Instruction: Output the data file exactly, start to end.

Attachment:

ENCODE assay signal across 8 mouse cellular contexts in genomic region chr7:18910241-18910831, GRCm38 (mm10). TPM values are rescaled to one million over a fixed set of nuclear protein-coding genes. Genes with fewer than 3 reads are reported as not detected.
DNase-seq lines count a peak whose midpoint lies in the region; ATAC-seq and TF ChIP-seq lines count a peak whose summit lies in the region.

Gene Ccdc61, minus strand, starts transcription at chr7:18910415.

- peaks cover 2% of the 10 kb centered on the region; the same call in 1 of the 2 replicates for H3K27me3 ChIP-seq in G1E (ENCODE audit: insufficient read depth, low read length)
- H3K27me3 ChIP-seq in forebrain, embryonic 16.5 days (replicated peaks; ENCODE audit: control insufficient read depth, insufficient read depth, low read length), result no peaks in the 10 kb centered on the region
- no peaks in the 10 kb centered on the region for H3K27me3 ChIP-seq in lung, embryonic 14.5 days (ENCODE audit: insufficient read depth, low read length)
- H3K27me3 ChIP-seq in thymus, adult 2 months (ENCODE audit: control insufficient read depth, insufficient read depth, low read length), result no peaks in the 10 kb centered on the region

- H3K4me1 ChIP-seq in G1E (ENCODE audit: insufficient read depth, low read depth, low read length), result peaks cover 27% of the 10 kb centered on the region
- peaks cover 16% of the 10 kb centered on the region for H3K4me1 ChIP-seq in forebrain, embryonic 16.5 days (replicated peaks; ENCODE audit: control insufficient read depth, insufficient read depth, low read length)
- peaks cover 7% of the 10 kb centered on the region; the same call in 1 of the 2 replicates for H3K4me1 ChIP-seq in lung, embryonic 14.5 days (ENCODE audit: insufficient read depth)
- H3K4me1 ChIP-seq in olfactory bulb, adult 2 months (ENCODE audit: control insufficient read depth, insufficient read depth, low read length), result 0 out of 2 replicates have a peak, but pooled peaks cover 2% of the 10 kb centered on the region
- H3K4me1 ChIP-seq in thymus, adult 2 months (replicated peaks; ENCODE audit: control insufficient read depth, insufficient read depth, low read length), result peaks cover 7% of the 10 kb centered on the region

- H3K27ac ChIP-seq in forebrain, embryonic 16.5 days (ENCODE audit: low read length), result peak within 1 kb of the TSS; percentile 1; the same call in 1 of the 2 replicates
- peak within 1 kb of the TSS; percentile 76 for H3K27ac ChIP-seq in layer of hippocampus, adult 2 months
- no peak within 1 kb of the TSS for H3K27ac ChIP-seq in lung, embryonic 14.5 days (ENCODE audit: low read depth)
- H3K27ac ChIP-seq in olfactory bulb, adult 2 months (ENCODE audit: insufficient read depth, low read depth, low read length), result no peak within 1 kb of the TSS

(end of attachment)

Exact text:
ENCODE assay signal across 8 mouse cellular contexts in genomic region chr7:18910241-18910831, GRCm38 (mm10). TPM values are rescaled to one million over a fixed set of nuclear protein-coding genes. Genes with fewer than 3 reads are reported as not detected.
DNase-seq lines count a peak whose midpoint lies in the region; ATAC-seq and TF ChIP-seq lines count a peak whose summit lies in the region.

Gene Ccdc61, minus strand, starts transcription at chr7:18910415.

- peaks cover 2% of the 10 kb centered on the region; the same call in 1 of the 2 replicates for H3K27me3 ChIP-seq in G1E (ENCODE audit: insufficient read depth, low read length)
- H3K27me3 ChIP-seq in forebrain, embryonic 16.5 days (replicated peaks; ENCODE audit: control insufficient read depth, insufficient read depth, low read length), result no peaks in the 10 kb centered on the region
- no peaks in the 10 kb centered on the region for H3K27me3 ChIP-seq in lung, embryonic 14.5 days (ENCODE audit: insufficient read depth, low read length)
- H3K27me3 ChIP-seq in thymus, adult 2 months (ENCODE audit: control insufficient read depth, insufficient read depth, low read length), result no peaks in the 10 kb centered on the region

- H3K4me1 ChIP-seq in G1E (ENCODE audit: insufficient read depth, low read depth, low read length), result peaks cover 27% of the 10 kb centered on the region
- peaks cover 16% of the 10 kb centered on the region for H3K4me1 ChIP-seq in forebrain, embryonic 16.5 days (replicated peaks; ENCODE audit: control insufficient read depth, insufficient read depth, low read length)
- peaks cover 7% of the 10 kb centered on the region; the same call in 1 of the 2 replicates for H3K4me1 ChIP-seq in lung, embryonic 14.5 days (ENCODE audit: insufficient read depth)
- H3K4me1 ChIP-seq in olfactory bulb, adult 2 months (ENCODE audit: control insufficient read depth, insufficient read depth, low read length), result 0 out of 2 replicates have a peak, but pooled peaks cover 2% of the 10 kb centered on the region
- H3K4me1 ChIP-seq in thymus, adult 2 months (replicated peaks; ENCODE audit: control insufficient read depth, insufficient read depth, low read length), result peaks cover 7% of the 10 kb centered on the region

- H3K27ac ChIP-seq in forebrain, embryonic 16.5 days (ENCODE audit: low read length), result peak within 1 kb of the TSS; percentile 1; the same call in 1 of the 2 replicates
- peak within 1 kb of the TSS; percentile 76 for H3K27ac ChIP-seq in layer of hippocampus, adult 2 months
- no peak within 1 kb of the TSS for H3K27ac ChIP-seq in lung, embryonic 14.5 days (ENCODE audit: low read depth)
- H3K27ac ChIP-seq in olfactory bulb, adult 2 months (ENCODE audit: insufficient read depth, low read depth, low read length), result no peak within 1 kb of the TSS